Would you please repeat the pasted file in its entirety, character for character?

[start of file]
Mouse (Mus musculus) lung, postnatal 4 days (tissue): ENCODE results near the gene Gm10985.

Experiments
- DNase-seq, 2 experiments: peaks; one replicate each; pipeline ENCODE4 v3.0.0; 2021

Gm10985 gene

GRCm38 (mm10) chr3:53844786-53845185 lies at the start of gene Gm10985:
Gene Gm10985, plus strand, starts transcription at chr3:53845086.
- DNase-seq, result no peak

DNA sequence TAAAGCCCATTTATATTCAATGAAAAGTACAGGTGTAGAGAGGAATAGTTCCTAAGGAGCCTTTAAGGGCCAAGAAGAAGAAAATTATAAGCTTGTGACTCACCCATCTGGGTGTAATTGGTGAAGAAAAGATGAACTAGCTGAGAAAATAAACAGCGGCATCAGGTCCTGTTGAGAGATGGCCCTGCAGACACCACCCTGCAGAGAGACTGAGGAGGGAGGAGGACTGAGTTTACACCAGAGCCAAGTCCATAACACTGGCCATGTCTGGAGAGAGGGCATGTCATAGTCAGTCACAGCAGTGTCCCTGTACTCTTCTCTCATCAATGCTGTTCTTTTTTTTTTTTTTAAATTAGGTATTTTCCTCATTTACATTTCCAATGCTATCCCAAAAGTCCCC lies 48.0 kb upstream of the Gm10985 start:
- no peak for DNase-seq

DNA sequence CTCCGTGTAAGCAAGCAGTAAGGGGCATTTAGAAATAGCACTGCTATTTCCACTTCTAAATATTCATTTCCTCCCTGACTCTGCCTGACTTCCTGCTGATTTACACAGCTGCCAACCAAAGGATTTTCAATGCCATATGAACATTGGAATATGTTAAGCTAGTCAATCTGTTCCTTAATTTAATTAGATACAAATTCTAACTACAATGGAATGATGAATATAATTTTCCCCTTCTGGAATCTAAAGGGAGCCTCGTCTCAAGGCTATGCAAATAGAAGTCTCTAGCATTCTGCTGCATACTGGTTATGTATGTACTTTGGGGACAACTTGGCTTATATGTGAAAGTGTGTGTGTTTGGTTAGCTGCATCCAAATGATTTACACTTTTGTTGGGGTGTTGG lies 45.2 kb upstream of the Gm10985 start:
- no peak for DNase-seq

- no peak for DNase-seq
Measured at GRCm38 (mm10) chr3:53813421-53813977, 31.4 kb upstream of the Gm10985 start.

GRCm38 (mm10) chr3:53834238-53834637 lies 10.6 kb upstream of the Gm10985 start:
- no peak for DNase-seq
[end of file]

Mouse (Mus musculus) lung, postnatal 4 days (tissue): ENCODE results near the gene Gm10985.

Experiments
- DNase-seq, 2 experiments: peaks; one replicate each; pipeline ENCODE4 v3.0.0; 2021

Gm10985 gene

GRCm38 (mm10) chr3:53844786-53845185 lies at the start of gene Gm10985:
Gene Gm10985, plus strand, starts transcription at chr3:53845086.
- DNase-seq, result no peak

DNA sequence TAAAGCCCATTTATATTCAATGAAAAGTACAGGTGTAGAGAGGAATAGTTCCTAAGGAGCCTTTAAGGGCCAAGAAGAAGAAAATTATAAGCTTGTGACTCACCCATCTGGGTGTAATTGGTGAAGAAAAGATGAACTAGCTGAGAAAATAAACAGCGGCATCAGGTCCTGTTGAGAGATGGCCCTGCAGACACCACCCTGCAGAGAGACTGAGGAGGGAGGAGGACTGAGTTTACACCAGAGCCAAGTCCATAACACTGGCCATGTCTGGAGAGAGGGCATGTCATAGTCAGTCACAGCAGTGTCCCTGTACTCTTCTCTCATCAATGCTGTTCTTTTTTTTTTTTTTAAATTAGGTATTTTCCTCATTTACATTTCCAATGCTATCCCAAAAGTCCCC lies 48.0 kb upstream of the Gm10985 start:
- no peak for DNase-seq

DNA sequence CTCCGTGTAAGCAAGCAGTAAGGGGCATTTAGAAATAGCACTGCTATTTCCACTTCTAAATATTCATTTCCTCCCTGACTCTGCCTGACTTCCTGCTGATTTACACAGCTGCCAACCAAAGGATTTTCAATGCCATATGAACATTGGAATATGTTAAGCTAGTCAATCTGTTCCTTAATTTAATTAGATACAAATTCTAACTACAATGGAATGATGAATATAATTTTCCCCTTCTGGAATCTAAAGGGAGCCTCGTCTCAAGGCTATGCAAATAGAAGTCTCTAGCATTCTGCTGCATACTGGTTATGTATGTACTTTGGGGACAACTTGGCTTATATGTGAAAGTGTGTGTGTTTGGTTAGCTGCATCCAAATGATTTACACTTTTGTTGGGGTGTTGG lies 45.2 kb upstream of the Gm10985 start:
- no peak for DNase-seq

- no peak for DNase-seq
Measured at GRCm38 (mm10) chr3:53813421-53813977, 31.4 kb upstream of the Gm10985 start.

GRCm38 (mm10) chr3:53834238-53834637 lies 10.6 kb upstream of the Gm10985 start:
- no peak for DNase-seq